Did Patrick Reed cheat as a college golfer? A new book alleges he did
Golf Culture

Did Patrick Reed cheat as a college golfer? A new book alleges he did

There have been rumors about Patrick Reed for years -- well before he turned pro in 2011, dating back to his college years. Those rumors have come back to the surface, verified by anonymous sources in a forthcoming book about the PGA Tour.

Author Shane Ryan spent a year covering the PGA Tour for his upcoming "Slaying the Tiger: A Year Inside the Ropes on the New PGA Tour" and spent time with Reed, as well looking into his background, for part of the book. Last week, Ryan released an excerpt centering on Reed, and it paints the pro in an unflattering light.

When he turned pro, Reed was mostly known as the kid who led unlikely Augusta State University to a consecutive NCAA men's golf championships, and not much else. There's largely been a biographical void, with Reed not talking too much about his past. However, Ryan dug into Reed's background, including how he took up golf and how his win-at-all-costs attitude stunted his social development. Reed's struggles with his anger and cockiness are depicted as a potential side effect of his strained relationship with his parents.

RELATED: Reed demands retraction of claims of cheating and stealing while at University of Georgia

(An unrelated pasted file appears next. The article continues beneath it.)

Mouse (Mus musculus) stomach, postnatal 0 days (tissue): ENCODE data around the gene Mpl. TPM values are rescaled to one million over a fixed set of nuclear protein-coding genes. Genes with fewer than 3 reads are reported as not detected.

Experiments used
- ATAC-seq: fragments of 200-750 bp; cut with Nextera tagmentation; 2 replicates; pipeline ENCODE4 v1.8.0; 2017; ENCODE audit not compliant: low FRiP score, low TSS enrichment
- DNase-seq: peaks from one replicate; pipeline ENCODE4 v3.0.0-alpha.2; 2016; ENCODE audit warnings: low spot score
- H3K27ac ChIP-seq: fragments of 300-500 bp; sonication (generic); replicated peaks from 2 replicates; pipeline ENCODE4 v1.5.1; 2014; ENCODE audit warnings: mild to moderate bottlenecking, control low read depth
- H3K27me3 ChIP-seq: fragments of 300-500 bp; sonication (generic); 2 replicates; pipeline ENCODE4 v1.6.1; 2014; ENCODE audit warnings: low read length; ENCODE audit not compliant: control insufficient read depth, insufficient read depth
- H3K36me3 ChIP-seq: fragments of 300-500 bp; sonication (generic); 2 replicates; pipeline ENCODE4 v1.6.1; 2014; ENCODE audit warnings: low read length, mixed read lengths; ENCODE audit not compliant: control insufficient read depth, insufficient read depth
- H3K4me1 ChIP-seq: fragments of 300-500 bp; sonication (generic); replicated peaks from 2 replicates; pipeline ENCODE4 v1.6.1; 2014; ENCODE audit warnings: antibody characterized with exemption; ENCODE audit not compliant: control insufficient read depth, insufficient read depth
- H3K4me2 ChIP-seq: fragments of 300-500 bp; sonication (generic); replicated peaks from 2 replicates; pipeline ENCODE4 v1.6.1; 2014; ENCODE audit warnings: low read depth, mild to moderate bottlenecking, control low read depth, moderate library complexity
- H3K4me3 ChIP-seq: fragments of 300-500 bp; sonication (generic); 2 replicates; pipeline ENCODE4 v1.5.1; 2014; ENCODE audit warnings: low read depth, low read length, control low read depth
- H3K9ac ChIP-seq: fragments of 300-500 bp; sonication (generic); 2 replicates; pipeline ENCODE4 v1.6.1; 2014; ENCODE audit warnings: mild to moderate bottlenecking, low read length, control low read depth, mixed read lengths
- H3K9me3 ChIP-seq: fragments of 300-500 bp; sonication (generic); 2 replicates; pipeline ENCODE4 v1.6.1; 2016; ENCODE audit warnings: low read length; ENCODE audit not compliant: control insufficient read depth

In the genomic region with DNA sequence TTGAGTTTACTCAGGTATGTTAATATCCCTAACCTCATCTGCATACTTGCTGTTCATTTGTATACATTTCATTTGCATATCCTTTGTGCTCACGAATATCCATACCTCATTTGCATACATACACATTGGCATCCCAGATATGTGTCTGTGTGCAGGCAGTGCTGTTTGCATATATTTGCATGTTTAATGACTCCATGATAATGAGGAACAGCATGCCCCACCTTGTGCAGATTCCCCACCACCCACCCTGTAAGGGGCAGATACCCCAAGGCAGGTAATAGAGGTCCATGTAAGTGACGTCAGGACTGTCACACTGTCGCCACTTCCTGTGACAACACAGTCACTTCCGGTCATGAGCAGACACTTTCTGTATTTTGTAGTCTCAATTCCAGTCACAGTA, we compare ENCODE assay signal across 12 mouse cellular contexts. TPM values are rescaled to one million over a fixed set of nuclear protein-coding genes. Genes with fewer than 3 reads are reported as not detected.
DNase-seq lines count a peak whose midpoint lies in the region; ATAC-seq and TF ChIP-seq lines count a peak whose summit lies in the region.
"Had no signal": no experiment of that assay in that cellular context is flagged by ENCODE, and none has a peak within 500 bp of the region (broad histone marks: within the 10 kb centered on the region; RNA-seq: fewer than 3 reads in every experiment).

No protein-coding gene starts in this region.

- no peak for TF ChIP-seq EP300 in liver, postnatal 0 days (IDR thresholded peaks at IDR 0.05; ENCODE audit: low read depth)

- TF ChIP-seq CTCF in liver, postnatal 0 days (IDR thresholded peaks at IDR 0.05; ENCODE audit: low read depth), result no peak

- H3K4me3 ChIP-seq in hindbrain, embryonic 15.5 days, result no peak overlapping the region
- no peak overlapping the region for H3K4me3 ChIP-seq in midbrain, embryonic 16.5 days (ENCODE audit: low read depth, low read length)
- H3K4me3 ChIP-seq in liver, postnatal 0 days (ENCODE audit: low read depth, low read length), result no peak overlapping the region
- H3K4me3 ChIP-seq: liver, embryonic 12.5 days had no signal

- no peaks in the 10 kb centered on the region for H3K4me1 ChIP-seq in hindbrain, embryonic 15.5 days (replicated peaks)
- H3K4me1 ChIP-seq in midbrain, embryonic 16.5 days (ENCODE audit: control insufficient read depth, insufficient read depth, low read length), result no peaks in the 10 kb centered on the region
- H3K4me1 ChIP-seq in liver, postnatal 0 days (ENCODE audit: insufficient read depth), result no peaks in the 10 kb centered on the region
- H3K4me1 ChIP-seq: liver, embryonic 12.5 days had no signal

Reed quickly found himself as an outcast after enrolling at University of Georgia at 17, particularly among players on the golf teams, many put off by his style of chastising them for poor play and telling them to their face he would beat them on the course. Anonymous sources indicated Reed cheated during a tournament qualifying round and accused Reed of stealing from teammates. After UGA coach Chris Haack learned Reed had been trying to keep secret the second or two alcohol-related arrests, he dismissed Reed from the team.

Reed then landed at Augusta State and head coach Josh Gregory, who knew he was taking a flier on a tainted player. Reed was again accused of cheating during a qualifying tournament, at which point Gregory laid down the law, apparently getting through.

While Reed's teammates were eager to win, they rallied around the idea of anyone -- including their opponents -- humbling Reed with a loss. That loss never materialized in the NCAA tournaments, where Reed went 6-0. The result? Back-to-back championships.

Reed went on to earn his PGA Tour card in 2012 after impressively earning starts through a series of Monday qualifying tournaments. A win at the 2013 Wyndham Championship in a playoff over Jordan Spieth cemented his status as marked the start of his rise to prominence. Nevertheless, Reed doesn't have many friends on the PGA Tour, something Reed even admits.

The world No. 16 responded to Ryan's piece in a statement to Golf Channel on Monday. Through his representation at IMG, Reed said, "The accusations that were made against me are serious and were intended to damage my reputation and character. They will not be taken lightly. My team and my representatives are looking into all aspects of this matter, and we look forward to setting the record straight.

“For now, I’m staying focused on my life in the present and being the best husband, father and golfer I can be.”

Reed, who finished T-40 at the Waste Management Phoenix Open, is not entered in this week's Farmers Insurance Open.

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